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  • Anonymous

    Posted January 3, 2014

    Realistically creepy.

    This was my first Tana French novel, and I'm craving more. The creepiness of the setting is so vivid and so plausible that it is enough to drive the story. Enough said.

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  • Posted December 30, 2013

    This fourth installment about the Dublin Murder Squad focuses on

    This fourth installment about the Dublin Murder Squad focuses on Mick "Scorcher" Kennedy, who was introduced in the prior novel Faithful Place. All of the aspects that made the preceding books great are here: tight plotting, fully-fleshed character development, interesting and informative subplots, insight into police procedures without slowing the story, realistic Irish language/dialect, and twists and surprises that constantly thrill the reader and enrich the story. Toward the end there is perhaps a wee excess of introspection, but if you've liked the other three novels (which do not have to be read to enjoy this one) you'll find this a solid entry in the series.

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  • Anonymous

    Posted December 8, 2013

    4th in the series and still refreshingly original!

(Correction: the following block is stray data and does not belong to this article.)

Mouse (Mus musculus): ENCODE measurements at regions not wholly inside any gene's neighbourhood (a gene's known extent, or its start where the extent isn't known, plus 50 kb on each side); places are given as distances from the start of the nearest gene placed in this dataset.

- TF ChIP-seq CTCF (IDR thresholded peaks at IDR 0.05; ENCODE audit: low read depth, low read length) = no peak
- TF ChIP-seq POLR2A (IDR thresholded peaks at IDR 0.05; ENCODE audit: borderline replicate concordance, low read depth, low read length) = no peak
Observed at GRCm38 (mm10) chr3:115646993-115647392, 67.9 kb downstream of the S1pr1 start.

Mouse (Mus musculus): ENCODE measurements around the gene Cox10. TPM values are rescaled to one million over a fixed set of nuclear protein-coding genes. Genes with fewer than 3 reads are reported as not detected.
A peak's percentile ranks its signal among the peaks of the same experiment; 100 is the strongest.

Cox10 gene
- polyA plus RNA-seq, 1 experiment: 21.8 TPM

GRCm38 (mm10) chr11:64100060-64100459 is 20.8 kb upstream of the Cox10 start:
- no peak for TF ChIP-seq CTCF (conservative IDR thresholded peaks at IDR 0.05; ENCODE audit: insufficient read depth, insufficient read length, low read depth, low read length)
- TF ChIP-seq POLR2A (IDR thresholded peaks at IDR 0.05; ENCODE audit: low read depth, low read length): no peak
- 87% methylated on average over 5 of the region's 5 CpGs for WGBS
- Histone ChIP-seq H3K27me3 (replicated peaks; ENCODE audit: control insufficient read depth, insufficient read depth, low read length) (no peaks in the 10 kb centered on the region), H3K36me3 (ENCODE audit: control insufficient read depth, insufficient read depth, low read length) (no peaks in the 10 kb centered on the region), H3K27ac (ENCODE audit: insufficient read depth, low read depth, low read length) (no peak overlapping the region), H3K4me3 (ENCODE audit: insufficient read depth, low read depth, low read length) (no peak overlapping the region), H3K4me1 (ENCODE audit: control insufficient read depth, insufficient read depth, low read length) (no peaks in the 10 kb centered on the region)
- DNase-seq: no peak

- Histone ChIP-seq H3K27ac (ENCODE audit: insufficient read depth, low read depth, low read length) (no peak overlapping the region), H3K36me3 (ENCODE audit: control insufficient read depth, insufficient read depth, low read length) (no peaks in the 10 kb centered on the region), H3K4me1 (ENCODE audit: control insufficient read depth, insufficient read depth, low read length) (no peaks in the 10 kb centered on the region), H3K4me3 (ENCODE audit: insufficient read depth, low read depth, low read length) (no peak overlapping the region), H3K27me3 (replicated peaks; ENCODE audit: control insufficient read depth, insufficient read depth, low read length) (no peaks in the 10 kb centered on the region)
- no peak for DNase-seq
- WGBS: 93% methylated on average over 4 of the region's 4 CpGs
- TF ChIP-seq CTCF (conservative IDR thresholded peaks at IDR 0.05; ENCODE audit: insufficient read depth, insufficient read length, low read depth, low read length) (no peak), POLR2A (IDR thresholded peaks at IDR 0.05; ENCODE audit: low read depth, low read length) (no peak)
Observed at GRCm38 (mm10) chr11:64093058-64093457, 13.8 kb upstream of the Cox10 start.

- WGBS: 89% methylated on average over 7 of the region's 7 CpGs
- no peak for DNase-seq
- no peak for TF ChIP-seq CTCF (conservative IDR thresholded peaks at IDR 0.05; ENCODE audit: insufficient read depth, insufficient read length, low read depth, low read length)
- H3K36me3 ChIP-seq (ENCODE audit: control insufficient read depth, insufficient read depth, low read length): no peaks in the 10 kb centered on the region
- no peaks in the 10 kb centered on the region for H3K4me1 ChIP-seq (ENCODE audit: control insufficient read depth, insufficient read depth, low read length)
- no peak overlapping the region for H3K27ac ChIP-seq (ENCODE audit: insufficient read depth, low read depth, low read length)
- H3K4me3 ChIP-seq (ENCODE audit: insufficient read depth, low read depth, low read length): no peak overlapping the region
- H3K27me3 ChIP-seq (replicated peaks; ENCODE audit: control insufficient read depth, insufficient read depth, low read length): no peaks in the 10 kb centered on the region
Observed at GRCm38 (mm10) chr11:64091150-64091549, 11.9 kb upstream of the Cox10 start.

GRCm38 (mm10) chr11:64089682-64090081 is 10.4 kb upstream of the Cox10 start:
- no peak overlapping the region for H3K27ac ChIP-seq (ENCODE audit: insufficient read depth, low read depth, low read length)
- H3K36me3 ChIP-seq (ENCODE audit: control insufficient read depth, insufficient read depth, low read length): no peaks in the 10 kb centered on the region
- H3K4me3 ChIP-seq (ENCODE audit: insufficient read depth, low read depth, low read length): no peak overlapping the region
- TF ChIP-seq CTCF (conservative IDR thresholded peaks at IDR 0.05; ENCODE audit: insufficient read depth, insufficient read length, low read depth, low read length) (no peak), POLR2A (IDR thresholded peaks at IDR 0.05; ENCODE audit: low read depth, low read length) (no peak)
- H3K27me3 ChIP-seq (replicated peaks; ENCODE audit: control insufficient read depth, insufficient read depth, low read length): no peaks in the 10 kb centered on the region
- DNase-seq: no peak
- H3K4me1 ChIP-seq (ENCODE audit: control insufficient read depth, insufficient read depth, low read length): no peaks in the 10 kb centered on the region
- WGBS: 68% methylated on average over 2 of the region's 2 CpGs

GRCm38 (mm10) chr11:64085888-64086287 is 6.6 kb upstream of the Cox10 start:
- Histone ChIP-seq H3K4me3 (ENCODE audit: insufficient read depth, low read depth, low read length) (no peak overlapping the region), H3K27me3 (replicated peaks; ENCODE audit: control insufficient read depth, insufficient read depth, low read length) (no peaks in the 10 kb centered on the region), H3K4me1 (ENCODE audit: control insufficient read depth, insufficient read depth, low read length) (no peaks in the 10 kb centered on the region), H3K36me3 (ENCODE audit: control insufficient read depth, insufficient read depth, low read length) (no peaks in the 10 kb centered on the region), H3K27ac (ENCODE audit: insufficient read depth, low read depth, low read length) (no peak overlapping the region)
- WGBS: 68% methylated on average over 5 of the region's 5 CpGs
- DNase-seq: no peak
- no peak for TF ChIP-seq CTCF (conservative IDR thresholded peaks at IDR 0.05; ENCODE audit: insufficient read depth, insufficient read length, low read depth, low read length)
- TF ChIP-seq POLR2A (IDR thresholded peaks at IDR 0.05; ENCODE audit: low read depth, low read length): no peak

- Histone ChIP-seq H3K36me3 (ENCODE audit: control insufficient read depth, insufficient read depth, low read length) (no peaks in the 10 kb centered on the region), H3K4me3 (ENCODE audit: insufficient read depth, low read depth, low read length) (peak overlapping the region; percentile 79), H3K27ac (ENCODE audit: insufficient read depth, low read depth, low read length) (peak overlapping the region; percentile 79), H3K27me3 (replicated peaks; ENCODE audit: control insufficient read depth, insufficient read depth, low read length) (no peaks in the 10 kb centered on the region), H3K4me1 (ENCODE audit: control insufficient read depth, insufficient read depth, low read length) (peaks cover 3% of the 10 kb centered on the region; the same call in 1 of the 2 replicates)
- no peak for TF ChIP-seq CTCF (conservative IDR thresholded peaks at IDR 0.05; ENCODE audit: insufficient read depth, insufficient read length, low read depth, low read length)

While I am not sure that any of French's books will top the first. This continued the tradition if being completely unique from its predecessors. The stakes all felt a bit lower but the way the crime plot and character subplots interwine is satisfying and I finished the book enjoying my time in its world.

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  • Anonymous

    Posted September 13, 2013

    This is a must read.

    Hard to put down once begun. Very well crafted.

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  • Anonymous

    Posted August 30, 2013

    Interesting character issues

    A book club might find this book worthy of discussion due to the character personalities, problems and results of those problems. While I read it all the way through, I couldn't wait for it to be over with. It ran on a bit too much for me.

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  • Anonymous

    Posted August 9, 2013

    Great Story!!

    Great story!